"However, because Brexit was neutralised as an issue in places that later turned against Labour a lot of Labour voters gave the party the benefit of the doubt. Nevertheless, the divisive work done helped sap party support in Mansfield, Middlesbrough, Stoke (South), and Walsall (North) by accelerating the long accumulating tendencies that exploded all across previously safe seats in 2019."

Unlikely to be true. Those reactionary Brexit voters went away from Labour a long time ago. They almost certainly did not vote Labour in 2017. They probably voted UKIP, or abstained. The reason Labour held on to seats in 2017, in places like Stoke is that a) the reactionary Brexit vote was split, and b) Labour was lent the votes of Liberals and Greens, and some young people who recoiled in horror at the Brexit vote in 2016, and saw Labour as the only credible means of preventing a hard Brexit or stopping it altogether.

Labour pissed all over those voters in the following two years with its pro-Brexit stance, and so, inevitably lost them and the election.

Anonymous said...

Boffy, this is nonsense. Have you looked at the Lib Dem and Green vote shares in leave seats like Stoke on Trent North? They don't get many votes and and didn't add much in 2019. The leave vote was actually more split in 2019 because the Brexit Party was more of a factor than UKIP had been in 2017.

Boffy said...

Its not a question of whether they are actual Lib Dem or Green voters in these seats. In most of them, those voters don't bother to vote, because they see it as pointless, because they always expect Labour to win. They often turn out more in local council elections, in those wards where the Liberals or Greens have a chance of winning.

The message of 2019 is clear. If you take Stoke North, the Tories polled just 2,000 more votes than in 2017. But, Labour's vote collapsed by 6,500 votes. Now look at Labour's vote in 2017 compared to 2015. In 2017, Labour's vote was 6,800 higher than in 2015, reflecting the fact that in 2017, it had attracted all of these other progressive votes angry about the Brexit vote. Nor was this just a question of it being merely a matter of votes.

In 2017, Labour's vote share was 50.9%, compared to just 39.9% in 2015. Nor was this 2017 vote simply a fluke compared to 2015. In 2010, Joan Walley's vote share was only 44.3%, and she got 3,400 votes less than Smeeth in 2017.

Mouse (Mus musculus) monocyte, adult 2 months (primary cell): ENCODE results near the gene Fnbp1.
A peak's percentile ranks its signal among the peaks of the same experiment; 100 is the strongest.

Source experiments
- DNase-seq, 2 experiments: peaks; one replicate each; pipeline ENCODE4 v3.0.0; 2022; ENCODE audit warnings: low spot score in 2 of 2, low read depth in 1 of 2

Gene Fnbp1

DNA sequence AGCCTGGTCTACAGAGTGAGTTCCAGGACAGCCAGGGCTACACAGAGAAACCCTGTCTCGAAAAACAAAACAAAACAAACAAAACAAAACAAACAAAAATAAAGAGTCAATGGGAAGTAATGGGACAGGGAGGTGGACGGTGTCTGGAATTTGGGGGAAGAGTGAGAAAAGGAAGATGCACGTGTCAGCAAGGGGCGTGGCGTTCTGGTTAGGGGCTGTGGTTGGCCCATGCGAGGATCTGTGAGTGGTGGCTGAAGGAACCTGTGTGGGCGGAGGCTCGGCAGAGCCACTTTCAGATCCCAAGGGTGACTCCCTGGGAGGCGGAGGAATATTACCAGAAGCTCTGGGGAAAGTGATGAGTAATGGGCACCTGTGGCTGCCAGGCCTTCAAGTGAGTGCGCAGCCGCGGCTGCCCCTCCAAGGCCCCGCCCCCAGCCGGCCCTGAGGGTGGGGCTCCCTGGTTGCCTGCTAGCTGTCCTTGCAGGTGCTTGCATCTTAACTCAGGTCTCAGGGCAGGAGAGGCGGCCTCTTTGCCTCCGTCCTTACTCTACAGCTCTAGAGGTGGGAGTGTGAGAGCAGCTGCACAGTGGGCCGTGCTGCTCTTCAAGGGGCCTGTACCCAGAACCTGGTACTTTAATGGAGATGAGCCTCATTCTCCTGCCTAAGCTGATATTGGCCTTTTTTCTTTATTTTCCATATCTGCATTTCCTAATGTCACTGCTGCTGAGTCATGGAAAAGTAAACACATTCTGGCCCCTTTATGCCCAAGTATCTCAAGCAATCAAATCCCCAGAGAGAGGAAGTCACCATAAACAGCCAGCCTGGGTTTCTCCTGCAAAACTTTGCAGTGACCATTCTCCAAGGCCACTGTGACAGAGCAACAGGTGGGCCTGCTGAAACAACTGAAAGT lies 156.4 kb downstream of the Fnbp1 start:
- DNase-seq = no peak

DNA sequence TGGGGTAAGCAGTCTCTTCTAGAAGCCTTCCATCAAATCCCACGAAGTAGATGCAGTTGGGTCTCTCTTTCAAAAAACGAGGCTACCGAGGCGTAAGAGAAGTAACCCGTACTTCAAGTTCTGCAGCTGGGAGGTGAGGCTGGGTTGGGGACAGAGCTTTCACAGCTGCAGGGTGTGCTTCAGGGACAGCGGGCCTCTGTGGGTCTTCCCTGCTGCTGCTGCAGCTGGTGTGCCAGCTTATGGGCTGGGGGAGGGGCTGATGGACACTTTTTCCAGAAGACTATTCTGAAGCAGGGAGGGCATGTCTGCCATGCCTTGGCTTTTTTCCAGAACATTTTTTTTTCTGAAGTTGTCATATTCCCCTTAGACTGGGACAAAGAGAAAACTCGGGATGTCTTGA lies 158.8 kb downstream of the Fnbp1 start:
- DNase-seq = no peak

The message is clear that in 2017, labour managed to rally around it a significant number of progressive voters attracted by its progressive message, and by it being the only prospect of stopping Brexit. In 2019, it had pissed them off because it simply became a yellow nationalist party as a faint replica of the Tories, and at the same time, its progressive economic and social policy was made to look like a ridiculous series of unaffordable bribes, dreamt up each day on the hoof, designed to try to counter the damage that its reactionary nationalist pro-Brexit position had done to it.

Blissex said...

Well, 2017 was a near miss, but in general the cardinal principle of english elections has been proven again: general elections are house price referendums, and "Middle England" voters are very reluctant to fire a government party that keeps property prices pushing up. The converse is I think stronger: "Middle England" voters will always fire a government party that lets property prices fall.

Consider the usual obvious case of electorally toxic Tony Blair: he lost 5 million votes to Labour, but since Gordon Brown was pushing up property prices, and the Conservatives had let them crash in the 1990s, "Middle England" voters did not turn to vote Conservative, but abstained or voted LibDem as a kind of "voting Conservative by any other name".

Boffy said...

Sorry, Blissex, but the facts speak against you.

In the post-war 1940's, house prices soared, as returning troops like my Dad married, and had families and required houses, but Labour won the elections. In the early 1950's, as large scale house building - private and council - took place, house prices fell sharply. My mum and dad bought an old terraced house in 1947, for £1,000, and a few years later they could have bought a brand new semi, in the same village for £250!

House prices went nowhere in the 1950's, and yet the Tories repeatedly won the elections. In the early 1960's, Reggie Maudling became the first Tory Chancellor to try to provoke a house price/asset price bubble. Yet, in 1964 the Tories lost to Wilson. In 1970, the Tory Chancellor Tony Barber was responsible for the "Barber Boom" in which again easy money was used to blow up a property price bubble. But, the Tories lost again to Labour in 1974.

House prices rose along with other inflation in the mid to late 1970's but Labour lost in 1979. In 1990, there was the famous property bubble bust, when house prices fell by 40% in a matter of a few months. They did not recover their pre-crash nominal levels even, until 1996, inflation adjusted levels took longer to recover, yet the Tories won the 1992 election.

House prices in most of the country outside London have also been falling since 2010, last year I bought a house for around 30% less than what its 2010 price stood at, and in fact, for quite a bit less even than the builder had paid for it a few months previous as part of the Part-X deal they had done with the former owner.

Yet, these falling house prices have not stopped the Tories winning since 2010, whilst in the only part of the country where house prices have been rising - London - the Tories are becoming extinct, and its Labour that is gaining strength. In fact, in other metropolitan city areas, where property prices have not fallen so much, its again Labour that is the stronger party, whilst its in the old decaying towns, where property prices are declining most that the Tories and other reactionaries have found support.